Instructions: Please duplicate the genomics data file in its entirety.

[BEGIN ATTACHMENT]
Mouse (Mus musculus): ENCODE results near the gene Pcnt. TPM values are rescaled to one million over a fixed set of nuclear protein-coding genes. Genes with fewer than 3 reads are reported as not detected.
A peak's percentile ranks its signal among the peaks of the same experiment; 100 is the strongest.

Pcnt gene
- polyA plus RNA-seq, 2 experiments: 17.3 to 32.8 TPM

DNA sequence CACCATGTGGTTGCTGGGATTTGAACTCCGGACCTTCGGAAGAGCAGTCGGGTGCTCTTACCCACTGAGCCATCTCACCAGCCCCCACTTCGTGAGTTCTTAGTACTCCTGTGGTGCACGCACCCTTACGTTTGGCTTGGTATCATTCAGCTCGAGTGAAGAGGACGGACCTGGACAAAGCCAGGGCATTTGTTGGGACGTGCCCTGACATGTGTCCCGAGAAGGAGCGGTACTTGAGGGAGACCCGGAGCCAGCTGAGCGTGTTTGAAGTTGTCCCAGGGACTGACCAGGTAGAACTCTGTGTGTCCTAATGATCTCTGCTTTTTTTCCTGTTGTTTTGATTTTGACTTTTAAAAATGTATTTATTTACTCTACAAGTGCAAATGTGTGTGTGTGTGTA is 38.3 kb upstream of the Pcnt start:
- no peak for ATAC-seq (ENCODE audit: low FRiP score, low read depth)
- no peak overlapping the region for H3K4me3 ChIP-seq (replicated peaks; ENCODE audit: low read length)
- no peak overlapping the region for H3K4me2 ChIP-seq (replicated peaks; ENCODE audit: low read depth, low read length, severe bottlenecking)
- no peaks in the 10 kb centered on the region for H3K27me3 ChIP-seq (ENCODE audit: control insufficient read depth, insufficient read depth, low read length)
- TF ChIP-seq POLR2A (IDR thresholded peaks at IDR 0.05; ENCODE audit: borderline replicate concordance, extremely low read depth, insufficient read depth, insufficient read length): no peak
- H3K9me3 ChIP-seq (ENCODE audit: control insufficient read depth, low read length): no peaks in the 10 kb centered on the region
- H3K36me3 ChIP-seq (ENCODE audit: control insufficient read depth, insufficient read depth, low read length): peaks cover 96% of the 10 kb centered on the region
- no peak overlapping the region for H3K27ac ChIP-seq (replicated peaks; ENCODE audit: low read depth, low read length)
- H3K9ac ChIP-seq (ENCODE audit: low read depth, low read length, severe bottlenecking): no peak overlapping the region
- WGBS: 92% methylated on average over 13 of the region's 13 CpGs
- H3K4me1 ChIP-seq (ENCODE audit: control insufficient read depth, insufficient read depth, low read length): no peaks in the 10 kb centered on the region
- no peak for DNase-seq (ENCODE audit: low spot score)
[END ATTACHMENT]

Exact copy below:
Mouse (Mus musculus): ENCODE results near the gene Pcnt. TPM values are rescaled to one million over a fixed set of nuclear protein-coding genes. Genes with fewer than 3 reads are reported as not detected.
A peak's percentile ranks its signal among the peaks of the same experiment; 100 is the strongest.

Pcnt gene
- polyA plus RNA-seq, 2 experiments: 17.3 to 32.8 TPM

DNA sequence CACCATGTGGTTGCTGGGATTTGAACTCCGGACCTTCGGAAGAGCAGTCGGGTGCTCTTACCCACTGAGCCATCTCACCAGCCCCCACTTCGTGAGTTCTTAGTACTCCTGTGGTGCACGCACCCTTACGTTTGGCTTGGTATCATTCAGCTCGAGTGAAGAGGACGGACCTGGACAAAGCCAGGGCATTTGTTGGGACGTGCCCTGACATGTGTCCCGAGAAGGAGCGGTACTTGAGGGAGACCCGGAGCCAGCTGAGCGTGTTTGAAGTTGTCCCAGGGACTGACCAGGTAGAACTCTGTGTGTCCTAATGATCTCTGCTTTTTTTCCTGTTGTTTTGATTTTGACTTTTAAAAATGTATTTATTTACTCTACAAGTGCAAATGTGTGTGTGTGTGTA is 38.3 kb upstream of the Pcnt start:
- no peak for ATAC-seq (ENCODE audit: low FRiP score, low read depth)
- no peak overlapping the region for H3K4me3 ChIP-seq (replicated peaks; ENCODE audit: low read length)
- no peak overlapping the region for H3K4me2 ChIP-seq (replicated peaks; ENCODE audit: low read depth, low read length, severe bottlenecking)
- no peaks in the 10 kb centered on the region for H3K27me3 ChIP-seq (ENCODE audit: control insufficient read depth, insufficient read depth, low read length)
- TF ChIP-seq POLR2A (IDR thresholded peaks at IDR 0.05; ENCODE audit: borderline replicate concordance, extremely low read depth, insufficient read depth, insufficient read length): no peak
- H3K9me3 ChIP-seq (ENCODE audit: control insufficient read depth, low read length): no peaks in the 10 kb centered on the region
- H3K36me3 ChIP-seq (ENCODE audit: control insufficient read depth, insufficient read depth, low read length): peaks cover 96% of the 10 kb centered on the region
- no peak overlapping the region for H3K27ac ChIP-seq (replicated peaks; ENCODE audit: low read depth, low read length)
- H3K9ac ChIP-seq (ENCODE audit: low read depth, low read length, severe bottlenecking): no peak overlapping the region
- WGBS: 92% methylated on average over 13 of the region's 13 CpGs
- H3K4me1 ChIP-seq (ENCODE audit: control insufficient read depth, insufficient read depth, low read length): no peaks in the 10 kb centered on the region
- no peak for DNase-seq (ENCODE audit: low spot score)